With the summer comes the busy season for inshore commercial divers in BC. The shop that I work for, Inland Divers, is no stranger to the bustle of the season, or the variety of jobs that come down the pipe to us. In the past, I’ve been involved in inspections, water intake installations, salvage work, and more. With school ending, my first big job was out in Peachland, where we were working in concert with Shoreline to build an extension to the Peachland Yacht Club’s marina.
Each day we were there for out part of the construction effort ran the same. We’d meet at the shop, make sure all of our gear was in order, and then head down to the site. Once there, our supervisor would give us our safety brief, then our tasks for the day. Given the nature of the work, we used a combination of scuba and surface supply gear. The dives themselves were shallow, but quite long. When we shifted to pneumatic tools, we got a new safety brief, and exclusively used surface supply gear. This was a great extra for me, as I love surface supply time, and need the tool dives.
Unfortunately, I was one of the 30m restricted surface supply divers trained just prior to CSA changing the standards to allow for us to use tools and do burning and cutting work. Fortunately, a few dives with the tools is all we need to get on track, so this job gave me an opportunity to get a few checks in the box. Pneumatic tools are something I’ve run into on the surface, so I was at least familiar with the ideas around their operation. The pneumatic drill was new to me, but not too bad to use. The impact hammer was old hat though, as I’d used it on the surface many times. The bubbles generated made for some extra fun while operating. Overall, it was a good practical experience for me, and the job got done, and it was done right.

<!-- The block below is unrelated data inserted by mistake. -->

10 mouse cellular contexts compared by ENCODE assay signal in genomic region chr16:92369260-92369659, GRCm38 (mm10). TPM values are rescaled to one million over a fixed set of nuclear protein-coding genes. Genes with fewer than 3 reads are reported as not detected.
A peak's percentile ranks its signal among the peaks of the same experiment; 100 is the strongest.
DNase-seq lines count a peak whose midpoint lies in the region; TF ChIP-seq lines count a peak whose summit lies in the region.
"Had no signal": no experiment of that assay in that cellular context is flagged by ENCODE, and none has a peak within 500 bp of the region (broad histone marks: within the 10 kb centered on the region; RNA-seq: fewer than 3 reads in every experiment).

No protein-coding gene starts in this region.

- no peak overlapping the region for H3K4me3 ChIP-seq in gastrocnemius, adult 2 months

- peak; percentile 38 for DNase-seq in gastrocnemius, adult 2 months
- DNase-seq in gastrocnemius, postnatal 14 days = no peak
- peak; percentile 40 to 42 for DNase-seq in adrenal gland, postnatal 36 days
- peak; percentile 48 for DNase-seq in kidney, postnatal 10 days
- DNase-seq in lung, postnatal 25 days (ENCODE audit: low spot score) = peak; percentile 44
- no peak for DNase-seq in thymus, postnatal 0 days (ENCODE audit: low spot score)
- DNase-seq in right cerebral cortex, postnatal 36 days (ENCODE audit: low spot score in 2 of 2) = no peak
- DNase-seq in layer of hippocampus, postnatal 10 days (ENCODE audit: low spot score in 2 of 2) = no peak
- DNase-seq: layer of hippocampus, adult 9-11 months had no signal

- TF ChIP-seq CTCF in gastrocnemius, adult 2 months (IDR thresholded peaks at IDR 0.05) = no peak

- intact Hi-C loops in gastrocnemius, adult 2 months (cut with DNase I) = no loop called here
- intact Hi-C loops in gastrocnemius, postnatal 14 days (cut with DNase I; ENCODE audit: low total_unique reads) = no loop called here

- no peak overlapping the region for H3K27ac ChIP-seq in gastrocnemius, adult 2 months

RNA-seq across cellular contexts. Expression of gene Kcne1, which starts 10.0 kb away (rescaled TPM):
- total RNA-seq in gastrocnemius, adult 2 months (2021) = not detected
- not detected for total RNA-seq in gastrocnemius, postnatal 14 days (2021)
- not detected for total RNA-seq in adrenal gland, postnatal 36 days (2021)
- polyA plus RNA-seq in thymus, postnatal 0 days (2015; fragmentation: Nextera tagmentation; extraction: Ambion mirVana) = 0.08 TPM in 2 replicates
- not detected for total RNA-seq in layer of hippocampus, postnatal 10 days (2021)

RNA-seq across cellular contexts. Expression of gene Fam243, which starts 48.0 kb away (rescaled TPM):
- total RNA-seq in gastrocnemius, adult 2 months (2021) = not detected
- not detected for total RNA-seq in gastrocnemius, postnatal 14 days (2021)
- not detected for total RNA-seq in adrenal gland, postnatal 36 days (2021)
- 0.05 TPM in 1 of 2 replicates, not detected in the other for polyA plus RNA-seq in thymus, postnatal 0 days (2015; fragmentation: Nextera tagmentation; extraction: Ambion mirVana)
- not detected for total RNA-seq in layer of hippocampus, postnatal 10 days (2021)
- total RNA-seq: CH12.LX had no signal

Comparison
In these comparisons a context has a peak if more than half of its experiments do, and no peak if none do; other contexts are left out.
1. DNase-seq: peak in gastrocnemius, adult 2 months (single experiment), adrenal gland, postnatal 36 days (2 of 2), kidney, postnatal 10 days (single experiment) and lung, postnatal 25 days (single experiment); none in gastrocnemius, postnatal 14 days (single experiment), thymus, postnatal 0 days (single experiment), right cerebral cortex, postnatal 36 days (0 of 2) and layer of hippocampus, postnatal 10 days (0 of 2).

Like many inshore jobs, the setting added extra challenges. The diver on the inside of the marina had a relatively easy entry, but the diver on the outside of it, with the impact hammer, had to do a high water entry to get into location. Communications were key to, as we had to maintain comms with two divers, tenders, and all over the roar of the compressor. Hydration also played a large role in our diving operations, as we were working hard in warm, shallow water. It was a bit of a challenge at times, but not one we weren’t able to overcome with good planning and experience.
Like any job though, it came to an end, and a few days later we were in Osoyoos on a completely different task. Different jobs and different conditions are part of what makes inshore diving in BC great!